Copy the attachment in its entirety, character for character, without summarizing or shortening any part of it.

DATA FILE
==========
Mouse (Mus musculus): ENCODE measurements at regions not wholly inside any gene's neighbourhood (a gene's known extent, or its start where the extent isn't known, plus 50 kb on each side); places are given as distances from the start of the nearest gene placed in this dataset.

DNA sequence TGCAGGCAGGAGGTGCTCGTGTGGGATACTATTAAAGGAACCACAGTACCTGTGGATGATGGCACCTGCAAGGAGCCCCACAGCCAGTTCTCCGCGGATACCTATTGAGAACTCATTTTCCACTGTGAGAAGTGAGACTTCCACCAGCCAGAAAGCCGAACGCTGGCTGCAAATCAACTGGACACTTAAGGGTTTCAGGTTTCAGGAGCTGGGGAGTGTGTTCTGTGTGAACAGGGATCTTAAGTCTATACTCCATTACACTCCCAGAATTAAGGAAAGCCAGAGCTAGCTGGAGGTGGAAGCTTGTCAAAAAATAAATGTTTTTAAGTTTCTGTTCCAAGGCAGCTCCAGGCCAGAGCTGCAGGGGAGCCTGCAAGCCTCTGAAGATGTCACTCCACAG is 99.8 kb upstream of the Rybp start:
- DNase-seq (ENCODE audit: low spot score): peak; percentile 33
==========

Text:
Mouse (Mus musculus): ENCODE measurements at regions not wholly inside any gene's neighbourhood (a gene's known extent, or its start where the extent isn't known, plus 50 kb on each side); places are given as distances from the start of the nearest gene placed in this dataset.

DNA sequence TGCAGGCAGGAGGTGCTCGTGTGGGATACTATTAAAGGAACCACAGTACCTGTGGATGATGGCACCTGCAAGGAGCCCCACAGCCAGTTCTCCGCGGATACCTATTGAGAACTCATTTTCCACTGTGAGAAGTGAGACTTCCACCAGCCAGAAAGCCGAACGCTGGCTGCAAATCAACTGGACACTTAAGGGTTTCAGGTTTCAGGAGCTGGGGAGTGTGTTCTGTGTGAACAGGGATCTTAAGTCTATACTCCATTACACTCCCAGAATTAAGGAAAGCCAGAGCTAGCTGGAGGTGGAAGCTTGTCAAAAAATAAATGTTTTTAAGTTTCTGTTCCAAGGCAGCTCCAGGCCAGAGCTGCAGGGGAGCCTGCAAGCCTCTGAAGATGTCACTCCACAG is 99.8 kb upstream of the Rybp start:
- DNase-seq (ENCODE audit: low spot score): peak; percentile 33